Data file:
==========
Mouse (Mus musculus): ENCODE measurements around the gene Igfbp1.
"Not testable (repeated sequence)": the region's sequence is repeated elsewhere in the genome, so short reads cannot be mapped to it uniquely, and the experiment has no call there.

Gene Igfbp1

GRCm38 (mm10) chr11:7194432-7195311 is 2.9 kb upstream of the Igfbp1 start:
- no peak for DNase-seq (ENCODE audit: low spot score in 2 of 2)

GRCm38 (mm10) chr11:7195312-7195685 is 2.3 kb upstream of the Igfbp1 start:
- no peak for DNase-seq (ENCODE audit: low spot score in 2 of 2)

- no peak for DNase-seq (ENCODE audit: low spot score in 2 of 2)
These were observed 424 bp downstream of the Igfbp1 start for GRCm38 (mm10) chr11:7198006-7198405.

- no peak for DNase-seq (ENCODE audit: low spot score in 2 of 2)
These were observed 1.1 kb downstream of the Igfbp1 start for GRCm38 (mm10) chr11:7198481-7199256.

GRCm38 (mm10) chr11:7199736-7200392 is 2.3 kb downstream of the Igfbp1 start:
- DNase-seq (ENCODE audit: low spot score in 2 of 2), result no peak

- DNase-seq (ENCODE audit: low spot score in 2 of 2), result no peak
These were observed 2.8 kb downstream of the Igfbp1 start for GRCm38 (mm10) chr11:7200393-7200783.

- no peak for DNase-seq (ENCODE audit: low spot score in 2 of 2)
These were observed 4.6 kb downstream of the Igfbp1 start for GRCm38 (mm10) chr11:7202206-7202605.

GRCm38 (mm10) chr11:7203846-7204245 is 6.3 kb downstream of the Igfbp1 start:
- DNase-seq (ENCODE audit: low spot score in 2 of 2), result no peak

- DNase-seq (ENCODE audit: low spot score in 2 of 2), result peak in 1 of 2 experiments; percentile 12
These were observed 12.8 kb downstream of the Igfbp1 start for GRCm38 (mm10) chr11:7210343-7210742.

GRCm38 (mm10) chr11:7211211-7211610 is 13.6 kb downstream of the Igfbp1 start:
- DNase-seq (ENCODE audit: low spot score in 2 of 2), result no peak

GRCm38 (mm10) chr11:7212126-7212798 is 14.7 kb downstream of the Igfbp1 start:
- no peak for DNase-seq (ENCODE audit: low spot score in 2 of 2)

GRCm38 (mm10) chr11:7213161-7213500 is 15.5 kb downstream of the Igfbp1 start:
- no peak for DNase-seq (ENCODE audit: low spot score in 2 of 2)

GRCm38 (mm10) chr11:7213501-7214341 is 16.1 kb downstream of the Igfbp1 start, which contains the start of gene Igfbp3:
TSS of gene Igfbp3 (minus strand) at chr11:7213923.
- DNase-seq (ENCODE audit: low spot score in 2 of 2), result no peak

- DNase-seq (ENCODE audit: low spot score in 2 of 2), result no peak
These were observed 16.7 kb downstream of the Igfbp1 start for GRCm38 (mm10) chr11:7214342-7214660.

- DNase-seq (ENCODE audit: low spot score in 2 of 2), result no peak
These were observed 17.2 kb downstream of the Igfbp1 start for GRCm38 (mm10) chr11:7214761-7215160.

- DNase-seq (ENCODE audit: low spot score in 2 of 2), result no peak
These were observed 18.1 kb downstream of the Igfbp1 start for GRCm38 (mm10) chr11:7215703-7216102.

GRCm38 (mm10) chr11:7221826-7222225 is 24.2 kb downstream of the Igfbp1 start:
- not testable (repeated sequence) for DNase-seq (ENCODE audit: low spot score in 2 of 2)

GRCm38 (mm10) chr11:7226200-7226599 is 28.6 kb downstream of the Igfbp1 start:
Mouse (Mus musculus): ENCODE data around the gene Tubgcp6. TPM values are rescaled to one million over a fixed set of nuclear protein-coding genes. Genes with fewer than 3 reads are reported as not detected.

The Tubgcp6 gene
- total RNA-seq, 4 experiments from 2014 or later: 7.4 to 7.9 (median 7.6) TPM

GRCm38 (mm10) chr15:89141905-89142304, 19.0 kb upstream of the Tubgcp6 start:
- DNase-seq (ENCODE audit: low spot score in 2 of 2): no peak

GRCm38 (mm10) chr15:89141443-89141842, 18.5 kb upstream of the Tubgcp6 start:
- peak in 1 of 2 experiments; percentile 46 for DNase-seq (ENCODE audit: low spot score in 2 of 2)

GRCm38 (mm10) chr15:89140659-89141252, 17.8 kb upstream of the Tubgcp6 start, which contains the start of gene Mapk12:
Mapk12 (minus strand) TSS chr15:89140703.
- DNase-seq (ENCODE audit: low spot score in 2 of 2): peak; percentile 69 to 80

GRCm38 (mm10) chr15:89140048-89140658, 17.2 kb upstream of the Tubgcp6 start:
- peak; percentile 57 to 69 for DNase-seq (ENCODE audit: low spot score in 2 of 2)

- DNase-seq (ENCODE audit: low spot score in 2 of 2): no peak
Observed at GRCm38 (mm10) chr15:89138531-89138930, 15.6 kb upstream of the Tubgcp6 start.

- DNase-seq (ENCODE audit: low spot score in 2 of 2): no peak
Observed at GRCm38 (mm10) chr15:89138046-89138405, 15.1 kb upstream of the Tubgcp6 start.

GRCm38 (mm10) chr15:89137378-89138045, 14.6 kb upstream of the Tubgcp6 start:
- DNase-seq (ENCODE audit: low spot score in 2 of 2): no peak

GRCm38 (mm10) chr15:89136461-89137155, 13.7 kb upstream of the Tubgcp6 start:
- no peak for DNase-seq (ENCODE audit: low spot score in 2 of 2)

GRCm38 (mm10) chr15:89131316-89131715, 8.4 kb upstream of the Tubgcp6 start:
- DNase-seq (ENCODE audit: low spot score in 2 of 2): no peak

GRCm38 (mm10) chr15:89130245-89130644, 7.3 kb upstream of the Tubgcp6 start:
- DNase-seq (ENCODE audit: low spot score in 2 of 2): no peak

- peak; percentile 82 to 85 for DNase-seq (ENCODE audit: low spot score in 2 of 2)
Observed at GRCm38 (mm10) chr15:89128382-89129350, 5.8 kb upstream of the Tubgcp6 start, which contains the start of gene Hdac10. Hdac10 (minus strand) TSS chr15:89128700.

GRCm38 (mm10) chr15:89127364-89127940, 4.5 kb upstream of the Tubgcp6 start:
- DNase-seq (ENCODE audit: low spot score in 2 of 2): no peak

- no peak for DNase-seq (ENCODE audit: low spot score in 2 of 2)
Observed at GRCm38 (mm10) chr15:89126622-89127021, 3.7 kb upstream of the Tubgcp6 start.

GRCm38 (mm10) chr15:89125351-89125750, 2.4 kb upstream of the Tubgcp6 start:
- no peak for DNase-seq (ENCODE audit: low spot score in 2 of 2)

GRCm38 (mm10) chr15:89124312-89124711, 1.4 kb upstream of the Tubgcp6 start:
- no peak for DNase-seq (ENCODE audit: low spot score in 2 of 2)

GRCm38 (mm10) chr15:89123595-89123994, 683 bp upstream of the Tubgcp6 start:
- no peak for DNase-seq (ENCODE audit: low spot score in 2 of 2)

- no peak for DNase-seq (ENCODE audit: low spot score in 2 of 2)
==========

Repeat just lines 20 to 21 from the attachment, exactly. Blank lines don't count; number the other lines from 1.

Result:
- DNase-seq (ENCODE audit: low spot score in 2 of 2), result peak in 1 of 2 experiments; percentile 12
These were observed 12.8 kb downstream of the Igfbp1 start for GRCm38 (mm10) chr11:7210343-7210742.